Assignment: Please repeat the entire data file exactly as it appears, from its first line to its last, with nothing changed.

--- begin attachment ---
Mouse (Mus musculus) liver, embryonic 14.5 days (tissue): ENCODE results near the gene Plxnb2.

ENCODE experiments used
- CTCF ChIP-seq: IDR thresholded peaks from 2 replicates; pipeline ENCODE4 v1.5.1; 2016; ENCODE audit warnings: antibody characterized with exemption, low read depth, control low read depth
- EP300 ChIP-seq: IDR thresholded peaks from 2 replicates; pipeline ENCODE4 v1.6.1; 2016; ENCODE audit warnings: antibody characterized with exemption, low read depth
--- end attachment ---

Mouse (Mus musculus) liver, embryonic 14.5 days (tissue): ENCODE results near the gene Plxnb2.

ENCODE experiments used
- CTCF ChIP-seq: IDR thresholded peaks from 2 replicates; pipeline ENCODE4 v1.5.1; 2016; ENCODE audit warnings: antibody characterized with exemption, low read depth, control low read depth
- EP300 ChIP-seq: IDR thresholded peaks from 2 replicates; pipeline ENCODE4 v1.6.1; 2016; ENCODE audit warnings: antibody characterized with exemption, low read depth